“My sculptures are created from software I have developed,” Eyal Gever writes. “Uncontrollable power, unpredictability and cataclysmic extremes are the sources for my work. They inspire, fascinate and remind me of the constant fragility and beauty of human-life. Beauty can come from the strangest of places, in the most horrific events. My art addresses these notions of destruction and beauty, the collisions of opposites, fear and attraction, seduction and betrayal, from the most tender brutalities to the most devastating sensitivities. I oscillate between these opposites.”
If you’re at EuroMold in Frankfurt this week, go now over to Hall 11, Booth FN01. Go right now, and enjoy it in person — if nothing else, enjoy it for me, because I am not there, and am suddenly very put out about this fact.
There are some exhibits that reach out and grab your attention and really make you feel something; maybe uncomfortable, maybe even anxious, but you definitely feel. And Eyal Gever‘s works are on display at Stratasys‘ “The Sixth Element” collection in their booth at EuroMold November 25-28, ready and waiting to grab, shake, or move you. The works, from Gever’s “Sublime Moments” series of 3D designed and printed sculptures, capture and freezes powerful moments of time–so we can be witnesses to these moments as well.
While all artwork captures static moments in time, there’s a big difference between passively viewing the painting of James McNeill Whistler’s mother sitting in a chair and actively walking around a frozen, black waterfall or experiencing the very instant a balloon has popped. These are a just a few examples of Gever’s growing body of 3D sculptures on exhibit; he definitely invites his audience to be part of the cathartic moments captured in his pieces.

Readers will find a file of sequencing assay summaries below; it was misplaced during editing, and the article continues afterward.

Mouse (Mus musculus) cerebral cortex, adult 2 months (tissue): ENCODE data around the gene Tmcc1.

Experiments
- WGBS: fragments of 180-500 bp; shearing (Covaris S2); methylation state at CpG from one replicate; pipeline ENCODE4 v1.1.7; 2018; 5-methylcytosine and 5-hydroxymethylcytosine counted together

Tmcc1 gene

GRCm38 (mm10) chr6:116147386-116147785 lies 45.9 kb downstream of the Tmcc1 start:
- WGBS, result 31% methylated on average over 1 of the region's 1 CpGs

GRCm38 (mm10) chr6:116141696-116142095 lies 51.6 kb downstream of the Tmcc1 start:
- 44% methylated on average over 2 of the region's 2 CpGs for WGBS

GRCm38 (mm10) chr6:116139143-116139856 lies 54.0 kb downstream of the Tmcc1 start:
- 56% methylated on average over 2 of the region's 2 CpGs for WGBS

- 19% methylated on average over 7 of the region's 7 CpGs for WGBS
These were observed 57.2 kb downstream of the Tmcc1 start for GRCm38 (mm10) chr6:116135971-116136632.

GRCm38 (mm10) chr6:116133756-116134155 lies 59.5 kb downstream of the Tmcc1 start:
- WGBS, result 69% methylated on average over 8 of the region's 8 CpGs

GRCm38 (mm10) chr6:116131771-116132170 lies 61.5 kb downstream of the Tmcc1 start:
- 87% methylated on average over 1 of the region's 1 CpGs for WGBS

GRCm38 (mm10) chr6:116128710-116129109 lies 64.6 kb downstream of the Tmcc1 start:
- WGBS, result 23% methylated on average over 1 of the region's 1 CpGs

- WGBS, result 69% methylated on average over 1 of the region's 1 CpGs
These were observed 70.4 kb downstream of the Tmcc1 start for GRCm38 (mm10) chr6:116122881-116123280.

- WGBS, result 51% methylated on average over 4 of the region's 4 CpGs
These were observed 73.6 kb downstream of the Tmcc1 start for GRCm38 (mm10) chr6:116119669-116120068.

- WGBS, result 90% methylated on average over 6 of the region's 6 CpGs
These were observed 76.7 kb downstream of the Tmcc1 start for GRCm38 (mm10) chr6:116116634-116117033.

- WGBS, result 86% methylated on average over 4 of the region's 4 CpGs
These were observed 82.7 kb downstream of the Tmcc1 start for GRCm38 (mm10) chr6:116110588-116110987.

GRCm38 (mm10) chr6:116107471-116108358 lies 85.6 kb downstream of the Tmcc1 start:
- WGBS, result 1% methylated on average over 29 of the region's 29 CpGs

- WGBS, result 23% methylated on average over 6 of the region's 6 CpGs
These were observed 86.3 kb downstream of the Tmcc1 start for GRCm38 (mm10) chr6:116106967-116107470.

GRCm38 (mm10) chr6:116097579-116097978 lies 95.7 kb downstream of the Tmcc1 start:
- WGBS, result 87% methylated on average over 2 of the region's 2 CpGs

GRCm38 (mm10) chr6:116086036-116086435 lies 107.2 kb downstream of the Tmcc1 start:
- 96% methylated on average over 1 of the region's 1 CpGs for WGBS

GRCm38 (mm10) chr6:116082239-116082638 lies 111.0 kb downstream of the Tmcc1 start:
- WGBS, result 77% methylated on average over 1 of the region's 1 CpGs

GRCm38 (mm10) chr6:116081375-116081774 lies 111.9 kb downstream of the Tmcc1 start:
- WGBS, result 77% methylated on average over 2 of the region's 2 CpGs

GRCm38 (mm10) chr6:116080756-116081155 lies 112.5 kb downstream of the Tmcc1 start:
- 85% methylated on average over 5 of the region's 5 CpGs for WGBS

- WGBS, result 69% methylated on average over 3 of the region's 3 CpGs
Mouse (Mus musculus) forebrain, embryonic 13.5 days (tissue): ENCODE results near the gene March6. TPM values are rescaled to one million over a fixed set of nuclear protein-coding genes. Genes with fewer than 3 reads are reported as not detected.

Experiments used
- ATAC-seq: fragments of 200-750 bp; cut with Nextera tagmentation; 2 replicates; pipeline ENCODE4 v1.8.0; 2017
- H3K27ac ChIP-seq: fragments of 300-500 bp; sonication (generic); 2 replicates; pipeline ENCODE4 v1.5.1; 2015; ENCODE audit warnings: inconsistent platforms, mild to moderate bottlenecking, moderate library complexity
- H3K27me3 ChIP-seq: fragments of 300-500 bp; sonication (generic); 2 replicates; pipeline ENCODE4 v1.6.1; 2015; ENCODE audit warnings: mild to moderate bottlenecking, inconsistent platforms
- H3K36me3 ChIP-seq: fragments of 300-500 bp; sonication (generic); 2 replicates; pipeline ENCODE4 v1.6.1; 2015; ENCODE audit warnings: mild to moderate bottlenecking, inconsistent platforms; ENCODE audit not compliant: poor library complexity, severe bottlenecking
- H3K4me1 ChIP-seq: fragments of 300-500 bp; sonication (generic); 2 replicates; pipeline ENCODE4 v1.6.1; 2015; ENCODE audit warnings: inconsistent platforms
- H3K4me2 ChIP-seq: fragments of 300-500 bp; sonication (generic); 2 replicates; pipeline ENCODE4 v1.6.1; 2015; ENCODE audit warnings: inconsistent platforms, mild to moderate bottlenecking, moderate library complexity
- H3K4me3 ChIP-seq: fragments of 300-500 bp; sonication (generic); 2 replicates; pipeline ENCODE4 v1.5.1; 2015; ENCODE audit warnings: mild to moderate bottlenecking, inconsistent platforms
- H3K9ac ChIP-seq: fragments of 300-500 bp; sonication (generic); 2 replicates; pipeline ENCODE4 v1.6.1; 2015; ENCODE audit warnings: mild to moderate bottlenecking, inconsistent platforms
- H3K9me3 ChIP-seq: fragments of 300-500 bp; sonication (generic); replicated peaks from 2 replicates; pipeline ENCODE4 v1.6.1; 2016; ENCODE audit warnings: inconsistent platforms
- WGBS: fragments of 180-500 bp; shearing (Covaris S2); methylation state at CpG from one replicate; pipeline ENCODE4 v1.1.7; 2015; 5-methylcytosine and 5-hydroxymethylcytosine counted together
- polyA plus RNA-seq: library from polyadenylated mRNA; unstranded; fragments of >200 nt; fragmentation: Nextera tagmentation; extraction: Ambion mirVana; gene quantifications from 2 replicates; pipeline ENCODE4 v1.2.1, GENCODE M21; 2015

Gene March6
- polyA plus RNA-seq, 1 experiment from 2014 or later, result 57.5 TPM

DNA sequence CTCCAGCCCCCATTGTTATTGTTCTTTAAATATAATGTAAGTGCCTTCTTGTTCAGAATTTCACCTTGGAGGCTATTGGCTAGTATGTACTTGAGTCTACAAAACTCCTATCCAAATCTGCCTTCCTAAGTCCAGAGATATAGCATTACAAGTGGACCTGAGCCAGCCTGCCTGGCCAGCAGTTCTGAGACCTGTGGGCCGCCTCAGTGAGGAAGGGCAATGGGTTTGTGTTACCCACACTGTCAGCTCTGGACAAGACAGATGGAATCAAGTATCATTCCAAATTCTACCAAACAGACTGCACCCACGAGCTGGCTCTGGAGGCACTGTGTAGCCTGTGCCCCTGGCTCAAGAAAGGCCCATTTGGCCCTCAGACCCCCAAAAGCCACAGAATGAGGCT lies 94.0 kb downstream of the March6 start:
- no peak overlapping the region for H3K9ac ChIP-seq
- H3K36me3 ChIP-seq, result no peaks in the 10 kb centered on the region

Eyal Gever has been a full-time sculptor since September 2010. Before that, he was an award-winning innovator in technology and multimedia design, as well as the founder and CEO of technology companies Zapa Digital Arts and Gizmoz. He also co-founded Daz3D after Daz3D and Gizmoz merged early in 2010. The sculptor certainly has plenty of experience — over 18 years — bringing his visions to life via 3D technology. As the available technology has advanced, so has Gever’s use of it.
His “Sublime Moments” series features pieces “influenced by the destructive impact within our environment,” brought alive in three stages: 3D simulations, sculptural moments, and digital prints.
“Using my own proprietary 3D physical simulation technologies, I have developed computational models for physical simulation, computer animation, and geometric modeling,” Gever writes as his statement on his website. “Combining applied mathematics, computer science, and engineering, my work captures and freezes catastrophic situations as cathartic experiences.”
Four pieces from “Sublime Moments” are on display now at EuroMold in Stratasys’ third and final artist collaboration in “The Sixth Element” collection. The pieces were created using Gever’s vision and Stratasys’ Objet1000 3D printer. This 3D Production System was the only real option for Gever’s massive works, which require precise detail and a pretty large scale, as well as different material properties.